The Hackathon: Capture The Flag

    At Eagle Eye we take Web Application Security seriously.
    We try to embed an awareness of security into our day-to-day activities. Every application online is vulnerable to a myriad of violations, from automated bots to malicious actors aiming to exploit any weakness for financial benefit or to cause reputational damage.
    Chris FeaseySecurity is a critical part of our SDLC (Software Development Lifecycle), and through requirements assessment, implementation of code, peer review and QA we have several quality gates to ensure that changes made to our applications do not introduce any new vulnerabilities. Our applications are also made subject to regular penetration tests to assure our auditors that we are fully compliant in meeting the highest levels of Web Application Security.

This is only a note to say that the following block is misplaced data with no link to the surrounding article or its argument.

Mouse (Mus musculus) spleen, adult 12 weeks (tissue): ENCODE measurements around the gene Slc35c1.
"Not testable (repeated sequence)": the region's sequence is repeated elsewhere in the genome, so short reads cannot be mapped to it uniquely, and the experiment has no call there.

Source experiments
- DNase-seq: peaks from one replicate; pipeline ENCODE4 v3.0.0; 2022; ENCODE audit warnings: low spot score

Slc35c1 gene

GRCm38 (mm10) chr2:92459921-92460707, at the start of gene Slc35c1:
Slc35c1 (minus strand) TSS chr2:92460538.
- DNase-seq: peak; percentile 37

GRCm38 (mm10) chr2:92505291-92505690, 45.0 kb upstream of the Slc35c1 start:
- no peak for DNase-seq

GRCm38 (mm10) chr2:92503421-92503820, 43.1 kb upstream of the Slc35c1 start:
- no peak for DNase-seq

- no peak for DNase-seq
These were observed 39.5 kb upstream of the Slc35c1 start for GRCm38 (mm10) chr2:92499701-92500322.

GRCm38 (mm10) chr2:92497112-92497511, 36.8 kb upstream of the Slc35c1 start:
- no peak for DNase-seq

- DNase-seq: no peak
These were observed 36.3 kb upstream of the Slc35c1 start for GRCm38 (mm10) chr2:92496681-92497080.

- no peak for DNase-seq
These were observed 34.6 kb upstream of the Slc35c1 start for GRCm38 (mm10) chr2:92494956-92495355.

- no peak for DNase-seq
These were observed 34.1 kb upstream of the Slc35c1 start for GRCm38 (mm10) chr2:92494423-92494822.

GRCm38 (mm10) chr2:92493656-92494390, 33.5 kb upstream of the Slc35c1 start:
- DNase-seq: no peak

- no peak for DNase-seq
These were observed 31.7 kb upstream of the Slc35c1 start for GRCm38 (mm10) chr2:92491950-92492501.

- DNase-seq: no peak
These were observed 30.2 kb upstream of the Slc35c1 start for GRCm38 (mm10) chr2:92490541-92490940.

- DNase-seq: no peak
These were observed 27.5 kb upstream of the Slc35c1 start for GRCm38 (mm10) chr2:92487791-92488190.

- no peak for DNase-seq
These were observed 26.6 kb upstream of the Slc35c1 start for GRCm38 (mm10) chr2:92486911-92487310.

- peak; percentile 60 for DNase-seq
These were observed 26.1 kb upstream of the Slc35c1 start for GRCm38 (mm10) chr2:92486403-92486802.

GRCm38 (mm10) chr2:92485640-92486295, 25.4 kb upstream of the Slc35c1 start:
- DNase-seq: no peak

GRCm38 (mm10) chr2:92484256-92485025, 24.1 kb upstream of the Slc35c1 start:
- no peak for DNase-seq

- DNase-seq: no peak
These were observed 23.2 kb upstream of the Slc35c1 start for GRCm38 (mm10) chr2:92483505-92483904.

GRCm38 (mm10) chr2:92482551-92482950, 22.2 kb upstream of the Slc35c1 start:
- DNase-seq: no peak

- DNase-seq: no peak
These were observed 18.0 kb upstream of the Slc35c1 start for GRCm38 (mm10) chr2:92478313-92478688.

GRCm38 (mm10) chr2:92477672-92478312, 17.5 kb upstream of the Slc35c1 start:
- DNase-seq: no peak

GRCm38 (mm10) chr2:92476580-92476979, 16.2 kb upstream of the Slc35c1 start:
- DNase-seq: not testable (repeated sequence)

In addition to our formal processes, however, we wanted to reinforce a security mindset in our technical departments as well as our wider business. Presentations and courses can be a little dry after a while, so we decided to run a hackathon competition with prizes for the best performers.  Many of our Software Engineers have been through formal OWASP training. OWASP stands for the Open Web Application Security Project and every year this organisation publishes its Top 10 Web Application Security vulnerabilities list – each item on the list is a different attack vector used by malicious actors and items which every Software Engineer at Eagle Eye needs to be aware of as well as knowing how to mitigate its risk.



    We found an interesting project promoted by the OWASP team called ‘The Juice Shop’, an e-commerce application that is deliberately riddled with security vulnerabilities. This application can be installed locally on your computer, and you are challenged to find these vulnerabilities. Each challenge has a different score according to the difficulty of the hack. When you have successfully exploited a vulnerability, you are rewarded with a ‘Flag’ which is a string of letters and numbers (a hash) that needs to be pasted into a dashboard to record your success or failure activity is therefore known as Capture the Flag.